|Cooperative Classification||G03B2215/05, G03B17/02, H04N1/405, H04N1/387, H04N1/00265, H04N1/00278, B41J2/17553, H04N2201/0081, H04N1/52, H04N1/107, G03B17/50, H04N1/00962, H04N2201/0082, H04N2201/0084, H04N5/2251, B41J2/16579, B41J2/01, H04N1/2112, B41J13/02, B41J13/103, B41J2/17503, H04N1/2154, H04N1/00249, G03B15/05, H04N1/32358, H04N1/60, H04N1/6019, B41J2/17523, B41J2/16508, B41J2/17513, B41J2/155, H04N1/0083, G07F17/32, H04N2201/0096, H04N1/00538, G03B29/00, H04N1/00541, G07F17/3232, H04N1/00557, B41J13/12, H04N2201/001, B41J2/17566, H04N1/62, B41J3/36, B41J3/46, B41J3/445, H04N1/00347, B41J29/02, H04N2101/00, H04N5/2252, B41J23/02, H04N5/232, H04N1/32598, B41J29/023, H04N1/00397, G07F17/3262, B41J3/44, B41J29/393, B41J2/1752, B41J11/008|
|European Classification||G07F17/32E6, G07F17/32M2, G03B17/02, H04N1/60, B41J2/175C3, H04N5/232, H04N1/00C6, H04N5/225C2, H04N1/60D2, G06F3/12A4M24, H04N1/32K9, B41J29/02R, G06F3/12A6D, H04N1/405, H04N1/52, G07F17/32, H04N5/225C, B41J13/02, H04N1/32F, H04N1/00C5, B41J2/175C, H04N1/00E3, G03B29/00, H04N1/00D2S, H04N1/00K, B41J2/165D, H04N1/62, H04N1/00W, H04N1/00C24, G03B17/50, H04N1/00E8, H04N1/00C5E, H04N1/107, B41J29/02, H04N1/21B3H, B41J3/44B, H04N1/21B3, G03B15/05, B41J13/10B, H04N1/00E3B, B41J11/00P, H04N1/387, B41J3/46, B41J23/02, B41J2/175C3A, B41J29/393, B41J13/12, B41J2/175C2, B41J2/165B1, B41J3/36, B41J3/44, B41J2/175C8, B41J2/155, B41J2/01|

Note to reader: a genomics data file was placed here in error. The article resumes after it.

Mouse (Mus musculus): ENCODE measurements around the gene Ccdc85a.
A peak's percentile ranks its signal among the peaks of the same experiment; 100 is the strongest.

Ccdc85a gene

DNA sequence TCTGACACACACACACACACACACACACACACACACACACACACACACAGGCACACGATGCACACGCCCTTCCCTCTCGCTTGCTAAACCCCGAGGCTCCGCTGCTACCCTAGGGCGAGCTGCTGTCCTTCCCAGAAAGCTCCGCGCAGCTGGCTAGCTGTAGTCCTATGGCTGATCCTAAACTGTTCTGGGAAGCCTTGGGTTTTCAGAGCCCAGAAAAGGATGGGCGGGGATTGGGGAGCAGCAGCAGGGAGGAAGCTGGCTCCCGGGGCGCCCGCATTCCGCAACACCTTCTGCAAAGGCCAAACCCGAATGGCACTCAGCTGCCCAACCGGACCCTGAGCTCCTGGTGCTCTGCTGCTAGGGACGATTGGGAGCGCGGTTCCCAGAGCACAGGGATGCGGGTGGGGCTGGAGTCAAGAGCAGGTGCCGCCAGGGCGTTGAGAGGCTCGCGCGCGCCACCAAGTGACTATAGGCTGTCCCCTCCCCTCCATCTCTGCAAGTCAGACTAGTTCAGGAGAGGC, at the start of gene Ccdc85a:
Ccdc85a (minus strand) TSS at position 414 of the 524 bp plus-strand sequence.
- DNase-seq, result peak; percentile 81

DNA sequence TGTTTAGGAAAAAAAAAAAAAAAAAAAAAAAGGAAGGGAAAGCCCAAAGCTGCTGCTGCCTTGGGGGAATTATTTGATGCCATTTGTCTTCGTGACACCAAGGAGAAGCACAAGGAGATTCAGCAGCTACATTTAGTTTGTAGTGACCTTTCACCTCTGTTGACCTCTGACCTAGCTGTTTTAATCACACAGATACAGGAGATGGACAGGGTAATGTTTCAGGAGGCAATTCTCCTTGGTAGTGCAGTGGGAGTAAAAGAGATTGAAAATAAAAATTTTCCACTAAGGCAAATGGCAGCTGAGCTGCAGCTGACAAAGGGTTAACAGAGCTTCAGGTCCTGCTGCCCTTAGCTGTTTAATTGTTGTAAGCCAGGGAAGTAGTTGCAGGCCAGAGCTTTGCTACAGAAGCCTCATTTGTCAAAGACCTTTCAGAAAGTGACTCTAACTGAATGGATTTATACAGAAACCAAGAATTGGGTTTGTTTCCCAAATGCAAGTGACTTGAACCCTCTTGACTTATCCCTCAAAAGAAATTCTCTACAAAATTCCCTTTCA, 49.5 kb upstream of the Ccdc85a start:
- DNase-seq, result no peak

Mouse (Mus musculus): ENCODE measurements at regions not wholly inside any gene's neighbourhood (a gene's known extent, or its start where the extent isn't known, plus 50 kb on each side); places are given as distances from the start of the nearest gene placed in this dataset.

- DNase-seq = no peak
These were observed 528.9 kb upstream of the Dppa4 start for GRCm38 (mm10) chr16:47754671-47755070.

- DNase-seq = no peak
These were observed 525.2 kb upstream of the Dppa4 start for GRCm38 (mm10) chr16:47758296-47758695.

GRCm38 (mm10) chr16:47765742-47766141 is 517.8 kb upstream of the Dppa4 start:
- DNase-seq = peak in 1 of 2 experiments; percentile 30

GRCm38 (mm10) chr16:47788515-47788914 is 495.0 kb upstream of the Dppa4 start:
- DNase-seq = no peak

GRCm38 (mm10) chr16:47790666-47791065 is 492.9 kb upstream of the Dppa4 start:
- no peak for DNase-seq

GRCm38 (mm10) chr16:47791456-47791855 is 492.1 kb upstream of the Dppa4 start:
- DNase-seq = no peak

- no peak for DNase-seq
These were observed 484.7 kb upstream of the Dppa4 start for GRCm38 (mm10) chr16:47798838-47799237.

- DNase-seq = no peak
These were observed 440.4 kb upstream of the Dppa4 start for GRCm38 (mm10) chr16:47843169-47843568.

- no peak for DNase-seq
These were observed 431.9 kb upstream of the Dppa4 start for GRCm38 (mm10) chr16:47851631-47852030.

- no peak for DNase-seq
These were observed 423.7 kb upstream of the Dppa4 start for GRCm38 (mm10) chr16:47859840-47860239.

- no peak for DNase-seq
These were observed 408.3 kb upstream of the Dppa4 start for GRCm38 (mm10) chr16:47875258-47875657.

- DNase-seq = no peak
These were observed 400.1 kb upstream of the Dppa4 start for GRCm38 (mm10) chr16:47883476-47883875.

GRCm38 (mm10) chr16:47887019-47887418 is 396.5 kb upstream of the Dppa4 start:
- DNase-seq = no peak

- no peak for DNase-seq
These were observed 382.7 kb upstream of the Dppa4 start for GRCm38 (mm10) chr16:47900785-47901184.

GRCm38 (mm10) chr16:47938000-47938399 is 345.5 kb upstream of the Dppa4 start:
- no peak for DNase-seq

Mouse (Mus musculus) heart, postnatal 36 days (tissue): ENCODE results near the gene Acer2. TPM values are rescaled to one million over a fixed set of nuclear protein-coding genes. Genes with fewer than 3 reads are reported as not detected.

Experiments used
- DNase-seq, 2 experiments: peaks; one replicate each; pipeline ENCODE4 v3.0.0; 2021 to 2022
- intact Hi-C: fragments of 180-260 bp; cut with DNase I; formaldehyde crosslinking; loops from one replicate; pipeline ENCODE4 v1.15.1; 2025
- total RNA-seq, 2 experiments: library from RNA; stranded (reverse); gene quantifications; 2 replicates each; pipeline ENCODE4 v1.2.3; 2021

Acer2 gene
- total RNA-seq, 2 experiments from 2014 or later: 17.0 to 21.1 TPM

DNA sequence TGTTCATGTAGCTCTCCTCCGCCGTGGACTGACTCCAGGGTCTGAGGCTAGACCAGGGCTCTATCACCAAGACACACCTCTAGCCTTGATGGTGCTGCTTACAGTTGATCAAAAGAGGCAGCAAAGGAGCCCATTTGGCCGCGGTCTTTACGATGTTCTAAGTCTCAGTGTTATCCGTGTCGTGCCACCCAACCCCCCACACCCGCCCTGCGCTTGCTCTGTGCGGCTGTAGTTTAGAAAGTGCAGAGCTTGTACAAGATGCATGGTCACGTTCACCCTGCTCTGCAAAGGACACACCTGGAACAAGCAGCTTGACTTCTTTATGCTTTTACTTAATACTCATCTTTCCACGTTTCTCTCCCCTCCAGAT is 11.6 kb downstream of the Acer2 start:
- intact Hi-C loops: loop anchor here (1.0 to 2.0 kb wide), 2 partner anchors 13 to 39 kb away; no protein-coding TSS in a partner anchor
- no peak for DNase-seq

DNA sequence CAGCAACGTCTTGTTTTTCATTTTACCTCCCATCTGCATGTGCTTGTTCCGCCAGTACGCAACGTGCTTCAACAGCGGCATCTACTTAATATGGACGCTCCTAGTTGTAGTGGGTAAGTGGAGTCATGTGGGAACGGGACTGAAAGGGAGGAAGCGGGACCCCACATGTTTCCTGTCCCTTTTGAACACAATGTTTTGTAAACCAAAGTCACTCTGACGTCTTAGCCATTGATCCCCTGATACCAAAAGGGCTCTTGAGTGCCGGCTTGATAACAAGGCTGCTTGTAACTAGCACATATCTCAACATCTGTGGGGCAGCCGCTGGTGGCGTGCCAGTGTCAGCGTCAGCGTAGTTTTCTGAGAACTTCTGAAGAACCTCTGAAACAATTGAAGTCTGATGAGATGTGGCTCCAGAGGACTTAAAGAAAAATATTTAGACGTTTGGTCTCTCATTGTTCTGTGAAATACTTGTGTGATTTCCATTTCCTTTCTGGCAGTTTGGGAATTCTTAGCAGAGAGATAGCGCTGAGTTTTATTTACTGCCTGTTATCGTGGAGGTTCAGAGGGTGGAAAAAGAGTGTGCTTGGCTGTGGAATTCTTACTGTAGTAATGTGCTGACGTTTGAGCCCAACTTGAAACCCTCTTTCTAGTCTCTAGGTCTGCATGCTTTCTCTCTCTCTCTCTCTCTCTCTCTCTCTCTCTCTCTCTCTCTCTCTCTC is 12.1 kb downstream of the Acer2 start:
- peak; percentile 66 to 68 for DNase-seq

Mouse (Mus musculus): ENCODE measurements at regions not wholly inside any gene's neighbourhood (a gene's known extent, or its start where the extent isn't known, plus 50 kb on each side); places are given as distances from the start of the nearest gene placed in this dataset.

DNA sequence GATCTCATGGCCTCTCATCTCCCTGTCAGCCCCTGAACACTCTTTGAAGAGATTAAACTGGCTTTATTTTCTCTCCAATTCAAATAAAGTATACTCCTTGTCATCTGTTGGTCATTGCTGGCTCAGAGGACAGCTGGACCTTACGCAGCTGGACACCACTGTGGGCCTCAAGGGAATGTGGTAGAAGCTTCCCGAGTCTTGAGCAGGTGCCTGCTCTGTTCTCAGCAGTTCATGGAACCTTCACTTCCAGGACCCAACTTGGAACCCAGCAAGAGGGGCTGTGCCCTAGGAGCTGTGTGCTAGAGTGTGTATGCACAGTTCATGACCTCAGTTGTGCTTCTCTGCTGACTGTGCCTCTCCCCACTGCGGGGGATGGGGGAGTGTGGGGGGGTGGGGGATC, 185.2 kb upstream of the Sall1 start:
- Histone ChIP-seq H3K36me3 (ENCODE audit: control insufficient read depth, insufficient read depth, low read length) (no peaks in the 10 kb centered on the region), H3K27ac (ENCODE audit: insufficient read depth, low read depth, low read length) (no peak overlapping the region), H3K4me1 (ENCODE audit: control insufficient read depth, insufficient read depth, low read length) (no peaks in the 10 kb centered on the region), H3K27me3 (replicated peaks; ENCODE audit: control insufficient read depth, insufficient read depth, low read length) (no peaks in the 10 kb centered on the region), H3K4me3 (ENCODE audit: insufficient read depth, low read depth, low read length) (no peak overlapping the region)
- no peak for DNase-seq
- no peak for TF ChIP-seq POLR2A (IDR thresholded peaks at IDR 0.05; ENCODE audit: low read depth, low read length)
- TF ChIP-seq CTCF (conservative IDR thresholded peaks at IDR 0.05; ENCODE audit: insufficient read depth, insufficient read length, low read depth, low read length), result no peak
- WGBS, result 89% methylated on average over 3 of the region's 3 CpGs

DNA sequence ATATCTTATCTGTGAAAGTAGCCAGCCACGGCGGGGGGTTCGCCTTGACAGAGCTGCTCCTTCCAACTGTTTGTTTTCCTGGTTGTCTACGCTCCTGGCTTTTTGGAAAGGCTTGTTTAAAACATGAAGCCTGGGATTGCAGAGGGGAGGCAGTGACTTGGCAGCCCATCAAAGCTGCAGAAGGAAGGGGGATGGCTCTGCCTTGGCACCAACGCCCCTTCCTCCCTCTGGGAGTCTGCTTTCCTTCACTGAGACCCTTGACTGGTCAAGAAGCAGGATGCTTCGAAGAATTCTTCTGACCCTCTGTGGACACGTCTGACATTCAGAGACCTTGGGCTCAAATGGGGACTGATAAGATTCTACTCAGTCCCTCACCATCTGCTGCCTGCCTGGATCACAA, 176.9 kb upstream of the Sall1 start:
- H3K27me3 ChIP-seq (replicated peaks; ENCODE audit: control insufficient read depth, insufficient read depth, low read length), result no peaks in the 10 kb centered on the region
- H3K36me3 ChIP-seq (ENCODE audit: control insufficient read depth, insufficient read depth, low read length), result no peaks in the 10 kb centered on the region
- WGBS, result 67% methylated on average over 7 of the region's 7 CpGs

|May 23, 2000||AS||Assignment|
Owner name: SILVERBROOK RESEARCH PTY. LTD., AUSTRALIA
Free format text: ASSIGNMENT OF ASSIGNORS INTEREST;ASSIGNOR:SILVERBROOK, KIA;REEL/FRAME:010819/0938
Effective date: 20000516
|Nov 20, 2004||FPAY||Fee payment|
Year of fee payment: 4
|Nov 3, 2008||FPAY||Fee payment|
Year of fee payment: 8
|Jul 12, 2012||AS||Assignment|
Owner name: ZAMTEC LIMITED, IRELAND
Free format text: ASSIGNMENT OF ASSIGNORS INTEREST;ASSIGNOR:SILVERBROOK RESEARCH PTY. LIMITED AND CLAMATE PTY LIMITED;REEL/FRAME:028535/0629
Effective date: 20120503
|Jan 7, 2013||REMI||Maintenance fee reminder mailed|
|May 29, 2013||LAPS||Lapse for failure to pay maintenance fees|
|Jul 16, 2013||FP||Expired due to failure to pay maintenance fee|
Effective date: 20130529